Calls for new laws to prevent gun violence, spurred nationwide in recent weeks by mass shootings, echoed in Philadelphia following Saturday’s mass shooting on South Street.
But a state law prohibits the city from passing gun-control measures.
The preemption law, which the city has repeatedly sought to overturn, bans municipalities from passing gun-control measures that are stricter than state gun laws. The city is poised to soon challenge it in the Pennsylvania Supreme Court.
Gun-control advocates and city leaders say the state law takes away key tools Philadelphia could be using to combat its gun violence crisis.
“There’s a lot of solutions out there, and our hands are just incredibly tied,” said Max Weisman, a spokesperson for City Councilmember Isaiah Thomas, who attended a discussion on gun violence Monday with U.S. Sen. Bob Casey (D., Pa.) and Philadelphia school students.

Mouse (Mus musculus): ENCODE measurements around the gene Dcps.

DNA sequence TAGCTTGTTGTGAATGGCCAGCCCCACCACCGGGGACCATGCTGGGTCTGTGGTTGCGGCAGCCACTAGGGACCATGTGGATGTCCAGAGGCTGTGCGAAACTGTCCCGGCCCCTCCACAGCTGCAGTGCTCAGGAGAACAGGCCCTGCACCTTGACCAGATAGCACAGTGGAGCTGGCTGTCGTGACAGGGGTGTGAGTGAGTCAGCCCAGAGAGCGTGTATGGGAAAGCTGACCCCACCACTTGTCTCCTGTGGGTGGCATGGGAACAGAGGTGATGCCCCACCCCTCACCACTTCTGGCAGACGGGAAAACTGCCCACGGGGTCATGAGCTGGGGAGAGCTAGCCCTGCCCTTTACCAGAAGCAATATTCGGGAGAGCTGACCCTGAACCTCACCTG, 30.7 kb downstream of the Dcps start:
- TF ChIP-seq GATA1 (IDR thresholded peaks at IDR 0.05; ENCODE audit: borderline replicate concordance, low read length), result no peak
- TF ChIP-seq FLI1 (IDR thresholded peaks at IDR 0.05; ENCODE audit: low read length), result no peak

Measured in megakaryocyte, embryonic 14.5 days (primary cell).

As the city remains unable to make its own laws, the Republican-led Pennsylvania legislature consistently declines to take up gun control legislation, with the exception of a bill targeting domestic abusers in 2018.
The inaction in Harrisburg means the city can’t rely on the legislature to implement gun control. And the state’s law means that passing citywide gun control legislation isn’t an option for Philadelphia to address its ongoing gun violence crisis, despite renewed calls for doing so in the wake of the deadly South Street shooting.
“People are dying in unconscionable numbers due to gun violence here,” City Council President Darrell L. Clarke said Monday. “If Harrisburg won’t help us, it should get out of the way and let Philly pass stronger, commonsense gun laws to protect our citizens.”